Re:Create Recap – March 17, 2016

Re:Create Hosts SXSW Panel On Future Of Copyright. The Re:Create Coalition convened a panel of policy experts at this year’s South by Southwest (SXSW) Interactive in Austin last Friday, March 11. A crowd of tech experts, entrepreneurs and coalition allies listened to panelists–composed of a fanworks leader, social justice advocate, futurist and veteran reporter–debate topics of discussion such as increased access and democratization, fair use and derivative works, the prospect of Mickey Mouse entering the public domain, and the exportation of American IP protection. “Asking how future copyright can protect the market value of copyrighted works is asking the wrong question,” said panelist Betsy Rosenblatt of the Organization for Transformative Works (OTW). “The better question, urged by the Constitution, is how future copyright can promote progress, which may depend not only on market value, but also on other things like building creators’ skills, encouraging diverse creators, and facilitating availability of works.” Stay tuned for a full panel video and check out our press release for more quotes from the panelists.

Iconic Edition Of “To Kill A Mockingbird” To Disappear From Shelves, Thanks To Copyright Law. The Los Angeles Times column “The latest news on ‘To Kill a Mockingbird’ shows how big corporations control copyright law” highlights the recent decision made by Harper Lee’s publisher Harper Collins to force an end to production of the cheaper, mass-market edition familiar to school children throughout America. Columnist Michael Hiltzik notes that the real burden of this decision falls on school districts who will have to pay more expensive book prices. He then recounts the history of copyright law to explain how a constitutional mandate to “promote the Progress of Science and useful Arts” has been distorted to a 70 year copyright term that “leaves the control of creative works in the hands of people who may not share the desire of the works’ creators.”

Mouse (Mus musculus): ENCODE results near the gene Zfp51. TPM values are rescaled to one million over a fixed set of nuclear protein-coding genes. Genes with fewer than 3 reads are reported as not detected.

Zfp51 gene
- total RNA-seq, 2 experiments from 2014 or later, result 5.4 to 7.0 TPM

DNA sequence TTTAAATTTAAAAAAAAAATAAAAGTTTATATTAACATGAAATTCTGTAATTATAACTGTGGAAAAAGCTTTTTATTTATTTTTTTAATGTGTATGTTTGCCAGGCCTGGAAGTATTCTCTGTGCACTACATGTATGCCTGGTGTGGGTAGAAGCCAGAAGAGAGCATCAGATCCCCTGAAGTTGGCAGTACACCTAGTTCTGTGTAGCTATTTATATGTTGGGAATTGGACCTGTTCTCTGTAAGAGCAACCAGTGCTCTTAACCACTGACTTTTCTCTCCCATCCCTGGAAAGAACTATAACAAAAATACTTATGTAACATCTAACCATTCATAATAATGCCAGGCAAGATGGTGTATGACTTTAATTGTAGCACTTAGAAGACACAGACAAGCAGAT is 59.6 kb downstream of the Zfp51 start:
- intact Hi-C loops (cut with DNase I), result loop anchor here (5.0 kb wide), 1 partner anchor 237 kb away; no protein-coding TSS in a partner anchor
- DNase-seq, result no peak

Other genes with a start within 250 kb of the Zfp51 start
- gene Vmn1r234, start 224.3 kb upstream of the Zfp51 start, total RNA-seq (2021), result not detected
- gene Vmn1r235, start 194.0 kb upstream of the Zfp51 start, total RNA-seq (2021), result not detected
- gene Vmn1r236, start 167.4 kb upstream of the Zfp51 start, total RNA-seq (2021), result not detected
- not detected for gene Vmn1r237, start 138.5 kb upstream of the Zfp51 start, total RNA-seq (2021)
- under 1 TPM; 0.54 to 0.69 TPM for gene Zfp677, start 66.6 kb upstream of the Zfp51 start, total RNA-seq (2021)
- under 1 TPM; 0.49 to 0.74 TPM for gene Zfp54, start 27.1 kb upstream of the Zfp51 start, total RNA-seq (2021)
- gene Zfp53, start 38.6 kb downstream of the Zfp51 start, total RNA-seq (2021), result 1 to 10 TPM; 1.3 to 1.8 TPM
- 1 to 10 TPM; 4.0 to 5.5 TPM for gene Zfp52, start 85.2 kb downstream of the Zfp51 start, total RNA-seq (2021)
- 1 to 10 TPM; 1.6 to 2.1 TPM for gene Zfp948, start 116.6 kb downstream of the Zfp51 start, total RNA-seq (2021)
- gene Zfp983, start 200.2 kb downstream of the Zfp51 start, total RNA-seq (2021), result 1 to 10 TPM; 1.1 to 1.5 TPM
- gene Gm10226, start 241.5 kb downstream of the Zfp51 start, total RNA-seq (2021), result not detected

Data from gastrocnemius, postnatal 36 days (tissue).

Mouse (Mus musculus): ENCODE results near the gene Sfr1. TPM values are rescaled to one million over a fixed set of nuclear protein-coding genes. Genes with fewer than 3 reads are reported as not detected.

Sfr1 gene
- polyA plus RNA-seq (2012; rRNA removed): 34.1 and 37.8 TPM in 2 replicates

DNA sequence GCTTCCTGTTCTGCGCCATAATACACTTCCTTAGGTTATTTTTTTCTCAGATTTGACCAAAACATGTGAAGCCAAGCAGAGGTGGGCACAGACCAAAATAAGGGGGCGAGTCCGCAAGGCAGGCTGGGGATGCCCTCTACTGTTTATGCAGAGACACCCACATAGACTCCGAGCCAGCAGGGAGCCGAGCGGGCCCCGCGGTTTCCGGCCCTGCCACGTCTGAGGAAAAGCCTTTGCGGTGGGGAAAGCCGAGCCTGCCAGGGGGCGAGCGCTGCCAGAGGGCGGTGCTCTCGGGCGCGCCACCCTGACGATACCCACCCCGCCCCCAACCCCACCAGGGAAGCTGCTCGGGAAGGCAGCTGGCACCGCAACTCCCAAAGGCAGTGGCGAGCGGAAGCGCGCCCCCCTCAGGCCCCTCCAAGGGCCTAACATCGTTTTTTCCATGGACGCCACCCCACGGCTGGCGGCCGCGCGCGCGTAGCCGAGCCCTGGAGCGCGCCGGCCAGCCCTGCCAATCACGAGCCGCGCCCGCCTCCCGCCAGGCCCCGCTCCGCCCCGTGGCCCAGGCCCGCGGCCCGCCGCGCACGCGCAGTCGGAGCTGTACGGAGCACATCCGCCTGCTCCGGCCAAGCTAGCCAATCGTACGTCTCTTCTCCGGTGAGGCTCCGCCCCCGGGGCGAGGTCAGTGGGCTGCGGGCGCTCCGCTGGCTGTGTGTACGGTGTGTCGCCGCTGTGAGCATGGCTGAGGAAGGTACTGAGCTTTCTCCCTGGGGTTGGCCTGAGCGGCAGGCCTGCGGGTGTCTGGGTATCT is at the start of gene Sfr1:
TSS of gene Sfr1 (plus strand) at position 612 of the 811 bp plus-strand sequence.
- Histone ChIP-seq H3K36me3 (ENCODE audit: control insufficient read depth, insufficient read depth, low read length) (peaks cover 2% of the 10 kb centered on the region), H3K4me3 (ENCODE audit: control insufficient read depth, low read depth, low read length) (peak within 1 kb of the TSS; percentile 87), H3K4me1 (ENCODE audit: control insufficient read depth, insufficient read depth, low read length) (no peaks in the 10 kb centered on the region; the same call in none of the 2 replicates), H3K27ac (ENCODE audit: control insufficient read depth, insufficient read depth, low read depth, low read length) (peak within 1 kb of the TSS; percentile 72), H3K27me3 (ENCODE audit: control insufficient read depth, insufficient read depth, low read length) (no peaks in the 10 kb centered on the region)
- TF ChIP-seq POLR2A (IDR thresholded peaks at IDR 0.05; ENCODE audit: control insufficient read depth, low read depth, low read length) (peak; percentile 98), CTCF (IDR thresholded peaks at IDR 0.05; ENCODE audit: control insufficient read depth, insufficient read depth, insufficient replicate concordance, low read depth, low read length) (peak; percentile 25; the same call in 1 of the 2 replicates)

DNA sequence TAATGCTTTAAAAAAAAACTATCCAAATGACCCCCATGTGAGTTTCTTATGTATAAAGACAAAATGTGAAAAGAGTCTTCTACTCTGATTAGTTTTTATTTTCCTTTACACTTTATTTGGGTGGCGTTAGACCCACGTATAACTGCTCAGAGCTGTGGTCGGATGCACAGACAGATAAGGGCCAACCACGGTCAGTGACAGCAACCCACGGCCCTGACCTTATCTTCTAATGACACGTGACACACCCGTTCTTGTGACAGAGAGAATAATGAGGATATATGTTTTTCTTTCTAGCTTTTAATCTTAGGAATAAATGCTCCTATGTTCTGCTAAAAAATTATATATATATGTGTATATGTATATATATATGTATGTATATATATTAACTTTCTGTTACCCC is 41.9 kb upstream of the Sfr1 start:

More Organizations Call For Change To DMCA. Many organizations have submitted public comments to the Copyright Office expressing their concerns with Section 1201 of the Digital Millennium Copyright Act. In When Copyright Law Jams Your Toaster, Moriah Mensah highlights R Street’s submission and explains how the Copyright Office should interpret technical protection measures (TPMs) set forth in Section 1201. “Our view is that significant restraint should be exercised before the Copyright Office decides that a person is bound by law not to modify anything that has software in it.”

Podcast: How Intellectual Property Can Effect Social Justice. WashingTECH hosted intellectual property law expert Lateef Mtima for a podcast titled How to Protect Intellectual Property to Boost Social Justice. The podcast does a great job explaining the relationship between the two. Check it out!

OTW Releases Newest Volume Of Scholarly Fan Studies Journal. The Organization for Transformative Works (OTW) recently released its latest version of Transformative Works and Cultures, a scholarly journal on fan studies. Among the topics, the essays cover “comparative work linking Classical ideas, texts, and notions with contemporary fan writings and practice.” Visit OTW’s website to read Volume 21, The Classical Canon and/as Transformative Works.